"Even though I am not sure what he is saying, I can tell he is angry. Today he is angry because CNN doesn't have enough black anchors. It is political season. There are billboards up sporting Paula Zahn and Anderson Cooper. He asks after the black reporters. Why are they not up there? I share his concern and make a mental note to take it back to my bosses. But then he begins to rage that there are no black anchors on the network at all. Does he mean covering the campaign, I wonder to myself? The man has been a guest on my show. He knows me, even if he doesn't recall how we met. I brought him on at MSNBC, then again at Weekend Today. I interrupt to remind him I'm the anchor of American Morning. He knows that. He looks me in the eye and reaches his fingers over to tap a spot of skin on my right had. He shakes his head. "You don't count," he says. I wasn't sure what that meant. I don't count - what? I'm not black? I'm not black enough? Or my show doesn't count?"
I haven't spoken to Rev. Jackson for a couple of weeks, so I don't know what he meant when he spoke to Soledad. In fact, I'm not even sure if he remembers the interaction to which Soledad is referring. But one can certainly give a perspective that would be plausibly linked to any frustration the black community might have with Soledad O'Brien as an anchor. I hope we can agree that almost none of us has the right to decide that anyone is not black enough, for the definition of blackness is changing every single day.
Shaun Robinson: 'Access Hollywood'
Lithe & Lovely: This super poised reporter is always simple & sophisticated in a wide array of figure-flattering dresses.
Best and Worst Dressed TV Stars
First, CNN has certainly worked in sync with other networks when it comes to keeping black faces off the air of their prime time news shows. Sure, there are a few black anchors during the day or on weekends, but when we consider the list of branded news names (Wolf Blitzer, Nancy Grace, Anderson Cooper, etc.), there are no black faces in the group. It's what Rev. Al Sharpton refers to as "All White, All Night." MSNBC, as friendly as they claim to be to the black community, engages in the same degree of racial exclusion. If Fox News were to give a prime time spot to Juan Williams, they'd actually be ahead of the other two networks in that regard. But given that Williams is used as somewhat of a racial mascot for Fox, his promotion would be a deceptive insult which has roots back to overseers during slavery, who put a black face on a highly racist agenda.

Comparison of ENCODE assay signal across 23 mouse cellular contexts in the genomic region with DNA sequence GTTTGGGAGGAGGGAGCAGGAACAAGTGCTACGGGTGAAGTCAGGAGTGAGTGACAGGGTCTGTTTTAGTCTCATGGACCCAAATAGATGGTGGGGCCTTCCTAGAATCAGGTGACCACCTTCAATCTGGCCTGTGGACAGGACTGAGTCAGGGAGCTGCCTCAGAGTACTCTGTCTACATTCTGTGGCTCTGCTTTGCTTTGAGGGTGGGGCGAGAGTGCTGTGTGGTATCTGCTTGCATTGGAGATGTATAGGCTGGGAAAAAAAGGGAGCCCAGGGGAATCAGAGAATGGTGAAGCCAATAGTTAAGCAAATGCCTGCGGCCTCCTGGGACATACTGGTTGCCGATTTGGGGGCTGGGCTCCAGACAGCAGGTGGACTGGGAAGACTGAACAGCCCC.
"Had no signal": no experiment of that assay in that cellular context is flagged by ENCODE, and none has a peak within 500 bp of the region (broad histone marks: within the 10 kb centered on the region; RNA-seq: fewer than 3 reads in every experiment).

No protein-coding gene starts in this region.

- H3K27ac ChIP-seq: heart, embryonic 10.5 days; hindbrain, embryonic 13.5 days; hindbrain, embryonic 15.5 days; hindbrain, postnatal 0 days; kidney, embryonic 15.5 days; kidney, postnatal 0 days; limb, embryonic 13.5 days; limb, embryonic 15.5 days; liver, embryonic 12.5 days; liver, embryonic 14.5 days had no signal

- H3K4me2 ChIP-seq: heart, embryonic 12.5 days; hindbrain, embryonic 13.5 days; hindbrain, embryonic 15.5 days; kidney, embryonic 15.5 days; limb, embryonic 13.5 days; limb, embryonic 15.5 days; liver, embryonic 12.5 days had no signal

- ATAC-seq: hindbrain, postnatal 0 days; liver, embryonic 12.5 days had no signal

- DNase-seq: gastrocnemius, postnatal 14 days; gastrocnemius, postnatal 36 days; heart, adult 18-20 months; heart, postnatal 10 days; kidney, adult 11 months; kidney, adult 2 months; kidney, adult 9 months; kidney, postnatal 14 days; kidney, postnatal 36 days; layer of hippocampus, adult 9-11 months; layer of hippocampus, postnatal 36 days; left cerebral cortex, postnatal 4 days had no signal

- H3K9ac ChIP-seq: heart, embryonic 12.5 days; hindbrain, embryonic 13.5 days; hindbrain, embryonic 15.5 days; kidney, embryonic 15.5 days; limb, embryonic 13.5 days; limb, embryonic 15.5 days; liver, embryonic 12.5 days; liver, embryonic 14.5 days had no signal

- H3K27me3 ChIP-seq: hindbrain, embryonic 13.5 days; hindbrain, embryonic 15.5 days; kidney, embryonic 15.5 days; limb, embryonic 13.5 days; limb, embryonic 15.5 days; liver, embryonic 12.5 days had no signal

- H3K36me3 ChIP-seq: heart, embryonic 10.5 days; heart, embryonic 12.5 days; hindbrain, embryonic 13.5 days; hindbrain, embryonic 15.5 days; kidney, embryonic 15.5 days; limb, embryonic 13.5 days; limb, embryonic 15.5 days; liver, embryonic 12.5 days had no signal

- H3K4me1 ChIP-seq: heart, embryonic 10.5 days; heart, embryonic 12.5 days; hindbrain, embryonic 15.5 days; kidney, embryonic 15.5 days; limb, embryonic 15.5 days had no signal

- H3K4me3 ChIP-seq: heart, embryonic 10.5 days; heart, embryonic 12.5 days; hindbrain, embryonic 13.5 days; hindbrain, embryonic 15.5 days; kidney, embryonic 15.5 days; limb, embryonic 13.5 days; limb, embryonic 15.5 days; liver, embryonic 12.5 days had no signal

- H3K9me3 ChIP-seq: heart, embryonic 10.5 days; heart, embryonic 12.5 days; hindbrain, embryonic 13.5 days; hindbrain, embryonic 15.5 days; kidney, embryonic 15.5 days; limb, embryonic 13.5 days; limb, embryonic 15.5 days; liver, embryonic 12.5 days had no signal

Secondly, one can't help but notice that in our "post-racial" society, skin complexion still plays a role in how black television personalities are chosen. When one observes the few black faces that appear on CNN in anchor roles, you'll notice that many of those faces (Don Lemon, TJ Holmes, Soledad O'Brien and a couple of others), are light-skinned black people, similar to Barack Obama. I quietly wonder if they would be accepted if they were darker-skinned. This is not to say that there is a conscious decision to exclude dark-skinned blacks, but you will typically see far more dark-skinned blacks on the street than you will see on CNN. It's cool for a black man to look like Barack Obama, but not cool for him to look like Wesley Snipes.